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County in Crisis: ‘Stunned’ Economist Predicts Anemic Growth for ‘Chronically Weak’ Ventura County

A respected economic forecast released in March says Ventura County has experienced more than a decade of continuous economic decline, which enfeebled the county going into the COVID pandemic.

“Even before the onset of the coronavirus pandemic, Ventura County was experiencing a prolonged period of economic weakness,” reported Dr. Matthew Fienup, the executive director of the Center for Economic Research and Forecasting at California Lutheran University in Thousand Oaks.

“Ventura County’s current economic situation is truly stunning considering the strong economic legacy of the region,” he said.

The report cites key indicators such as civilian labor force growth, population growth and domestic migration, all important measures of economic vitality. All three indicators “experienced sustained weakness going back to 2013.”

Fienup released his findings on March 8, the same day Ventura County supervisors voted in a closed session to place longtime county CEO Mike Powers on paid administrative leave. Powers, the highest-paid County employee who made in excess of $500,000 annually, had served as CEO since 2011. He resigned two days after being placed on leave. The following week, the Acorn local newspaper reported that Powers is the subject of a sexual harassment investigation.

The Pacific Coast Business Times also reported that the closed session could have run afoul of the Brown Act, which requires transparency for meetings between officials. David Snyder, executive director of the California First Amendment Coalition, told the Times they should have disclosed if they decided to put Powers on administrative leave, a contention the county’s chief counsel disputed.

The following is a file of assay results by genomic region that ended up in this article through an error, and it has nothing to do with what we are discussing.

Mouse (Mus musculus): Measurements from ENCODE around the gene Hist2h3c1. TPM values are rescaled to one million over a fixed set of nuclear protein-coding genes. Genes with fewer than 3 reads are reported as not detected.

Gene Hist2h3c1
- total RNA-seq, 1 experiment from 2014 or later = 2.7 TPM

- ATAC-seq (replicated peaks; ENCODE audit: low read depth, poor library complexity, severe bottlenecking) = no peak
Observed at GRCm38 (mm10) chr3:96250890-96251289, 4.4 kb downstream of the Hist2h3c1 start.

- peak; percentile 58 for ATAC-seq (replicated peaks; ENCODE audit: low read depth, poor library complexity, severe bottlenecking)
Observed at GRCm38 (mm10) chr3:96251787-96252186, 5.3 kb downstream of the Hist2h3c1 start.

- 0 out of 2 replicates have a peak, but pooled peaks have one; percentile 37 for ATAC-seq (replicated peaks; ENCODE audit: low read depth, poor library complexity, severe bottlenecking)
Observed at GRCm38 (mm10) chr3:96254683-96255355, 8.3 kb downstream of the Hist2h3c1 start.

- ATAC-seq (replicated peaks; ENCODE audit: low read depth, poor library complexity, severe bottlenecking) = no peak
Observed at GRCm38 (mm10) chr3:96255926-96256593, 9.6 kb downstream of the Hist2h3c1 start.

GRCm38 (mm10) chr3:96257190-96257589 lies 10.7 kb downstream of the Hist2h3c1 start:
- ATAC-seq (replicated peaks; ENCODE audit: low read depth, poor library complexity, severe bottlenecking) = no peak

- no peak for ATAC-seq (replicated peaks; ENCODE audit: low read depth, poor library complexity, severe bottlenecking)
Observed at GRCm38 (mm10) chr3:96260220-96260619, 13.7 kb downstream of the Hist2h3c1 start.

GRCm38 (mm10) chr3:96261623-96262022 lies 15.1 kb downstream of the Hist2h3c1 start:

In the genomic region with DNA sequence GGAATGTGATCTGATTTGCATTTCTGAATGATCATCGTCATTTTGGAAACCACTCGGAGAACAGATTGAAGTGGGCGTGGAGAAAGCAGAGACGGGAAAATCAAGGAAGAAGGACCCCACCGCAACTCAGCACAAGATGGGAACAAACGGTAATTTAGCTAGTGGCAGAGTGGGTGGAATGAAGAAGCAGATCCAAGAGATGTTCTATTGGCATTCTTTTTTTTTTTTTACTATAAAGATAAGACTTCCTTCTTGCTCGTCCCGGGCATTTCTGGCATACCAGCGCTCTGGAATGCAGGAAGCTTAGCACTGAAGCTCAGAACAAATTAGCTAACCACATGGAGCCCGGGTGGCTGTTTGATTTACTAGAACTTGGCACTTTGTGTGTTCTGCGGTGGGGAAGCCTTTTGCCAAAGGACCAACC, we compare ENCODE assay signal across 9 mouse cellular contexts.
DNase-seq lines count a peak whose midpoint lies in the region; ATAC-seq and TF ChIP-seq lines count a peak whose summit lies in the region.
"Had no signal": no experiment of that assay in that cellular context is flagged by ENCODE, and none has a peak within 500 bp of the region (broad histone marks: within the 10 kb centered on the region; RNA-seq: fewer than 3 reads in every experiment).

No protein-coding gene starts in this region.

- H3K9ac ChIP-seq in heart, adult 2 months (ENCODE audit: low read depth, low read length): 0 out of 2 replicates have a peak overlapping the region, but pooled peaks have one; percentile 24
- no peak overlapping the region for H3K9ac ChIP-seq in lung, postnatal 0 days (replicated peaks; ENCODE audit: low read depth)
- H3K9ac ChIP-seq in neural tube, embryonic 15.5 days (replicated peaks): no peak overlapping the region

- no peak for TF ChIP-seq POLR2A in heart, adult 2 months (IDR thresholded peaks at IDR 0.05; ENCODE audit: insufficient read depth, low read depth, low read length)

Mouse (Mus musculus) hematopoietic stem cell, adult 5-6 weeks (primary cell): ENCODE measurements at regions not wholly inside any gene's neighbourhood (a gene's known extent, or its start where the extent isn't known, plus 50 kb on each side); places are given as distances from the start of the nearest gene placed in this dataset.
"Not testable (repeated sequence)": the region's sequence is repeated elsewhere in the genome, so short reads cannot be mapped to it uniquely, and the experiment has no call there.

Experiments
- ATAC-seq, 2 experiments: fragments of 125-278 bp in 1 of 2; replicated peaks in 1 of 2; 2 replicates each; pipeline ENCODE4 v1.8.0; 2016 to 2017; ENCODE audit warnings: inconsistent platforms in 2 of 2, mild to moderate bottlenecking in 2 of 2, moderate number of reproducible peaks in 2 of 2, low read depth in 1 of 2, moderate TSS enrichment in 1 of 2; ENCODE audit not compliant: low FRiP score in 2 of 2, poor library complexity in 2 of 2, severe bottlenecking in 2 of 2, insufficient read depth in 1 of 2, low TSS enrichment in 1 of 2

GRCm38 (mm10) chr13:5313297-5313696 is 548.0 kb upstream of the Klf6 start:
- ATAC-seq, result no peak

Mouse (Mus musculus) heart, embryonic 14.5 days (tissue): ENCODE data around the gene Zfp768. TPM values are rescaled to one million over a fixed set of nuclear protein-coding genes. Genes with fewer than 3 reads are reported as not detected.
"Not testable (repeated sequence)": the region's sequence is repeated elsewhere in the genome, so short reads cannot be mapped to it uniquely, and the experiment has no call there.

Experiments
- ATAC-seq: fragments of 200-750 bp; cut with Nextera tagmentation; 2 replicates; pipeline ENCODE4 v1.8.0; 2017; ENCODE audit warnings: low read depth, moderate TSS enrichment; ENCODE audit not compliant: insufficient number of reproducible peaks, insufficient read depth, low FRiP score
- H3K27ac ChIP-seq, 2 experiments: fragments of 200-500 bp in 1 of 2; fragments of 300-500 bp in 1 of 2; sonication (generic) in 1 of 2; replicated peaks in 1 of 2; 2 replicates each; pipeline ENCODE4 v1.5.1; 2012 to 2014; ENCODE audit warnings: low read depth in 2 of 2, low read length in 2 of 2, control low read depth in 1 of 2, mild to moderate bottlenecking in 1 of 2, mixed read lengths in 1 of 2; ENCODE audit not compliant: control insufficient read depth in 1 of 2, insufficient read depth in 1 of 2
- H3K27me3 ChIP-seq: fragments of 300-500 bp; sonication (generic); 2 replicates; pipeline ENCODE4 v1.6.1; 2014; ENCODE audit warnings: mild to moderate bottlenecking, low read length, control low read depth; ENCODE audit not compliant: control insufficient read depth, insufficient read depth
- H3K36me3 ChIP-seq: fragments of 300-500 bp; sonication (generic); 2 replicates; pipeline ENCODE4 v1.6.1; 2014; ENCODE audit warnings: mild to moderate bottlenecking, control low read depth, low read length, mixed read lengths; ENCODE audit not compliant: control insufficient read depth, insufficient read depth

The Conejo Guardian asked all five County Supervisors about the Powers scandal and about the devastating economic forecast. All supervisors remained silent on both issues.

During Powers’ tenure, the county lost 23,200 workers, a “shocking” number according to the economic report. High-paying jobs that support the higher cost of living in Ventura County fled the area, and an “astonishing” $26,600 was lost per worker. Nevertheless, Powers told the Pacific Coast Business Times he thinks he left the county “in a good place.”

Ventura County’s economy also shrank by $8.8 billion between 2007 and 2018, a 16 percent decline in total economic activity.

Fienup, who teaches courses in econometrics and environmental economics for CLU’s Masters of Quantitative Economics program, said the county was “chronically weak even as the California and U.S. economies were experiencing sustained economic expansion” under President Donald Trump.

He has been sounding an alarm for years. For instance, in a 2018 executive summary written with Dan Hamilton, he warned: “The dominant economic story in Ventura County is a continued decline in total economic activity. We hesitate to use the word recession, but we don’t know what else to call two consecutive years of economic contraction. According to the U.S. Commerce Department, Ventura County’s economy contracted by 0.9 percent in 2016 and an additional 0.4 percent in 2017. Average economic growth over the past four years rounds to 0.0 percent, the worst four-year period for which we have data. While job growth remains positive in Ventura County, sectoral data give little support for optimism. Whether you look to jobs or GDP, the state of the Ventura County economy is weak.”

More recently, in the last two years, 12,600 more people moved out of the county than moved in as County leadership pursued lockdown mandates that helped trigger an “unprecedented” economic contraction. At least 45,200 jobs were lost, representing 13 percent of the workforce.

The study gives a bleak forecast for the years ahead.

“Because of the weaknesses that characterized Ventura County in the years leading up to the COVID-19 Pandemic, we expect Ventura County to be especially hard hit,” warned Feinup.

The anticipated growth rate for the county will be “anemic” compared to “almost any other geography, including L.A. County, California, and the Nation,” the report states.

The report reminds readers that Ventura was the last county to recover from the Great Recession, taking seven years to finally regain the number of jobs lost.

“Revised data indicate that Ventura County’s pre-pandemic weakness was longer and more severe than we understood one year ago,” Fienup reported, adding, “The revisions to Ventura County’s economic history are substantial. Economic growth since 2007 is much slower than previously understood, and the size of the County’s economy in recent years is much smaller than previously measured.”

As for recommendations, Fienup believes Ventura County would benefit from “a deliberate effort to be more business-friendly and pro-growth.”

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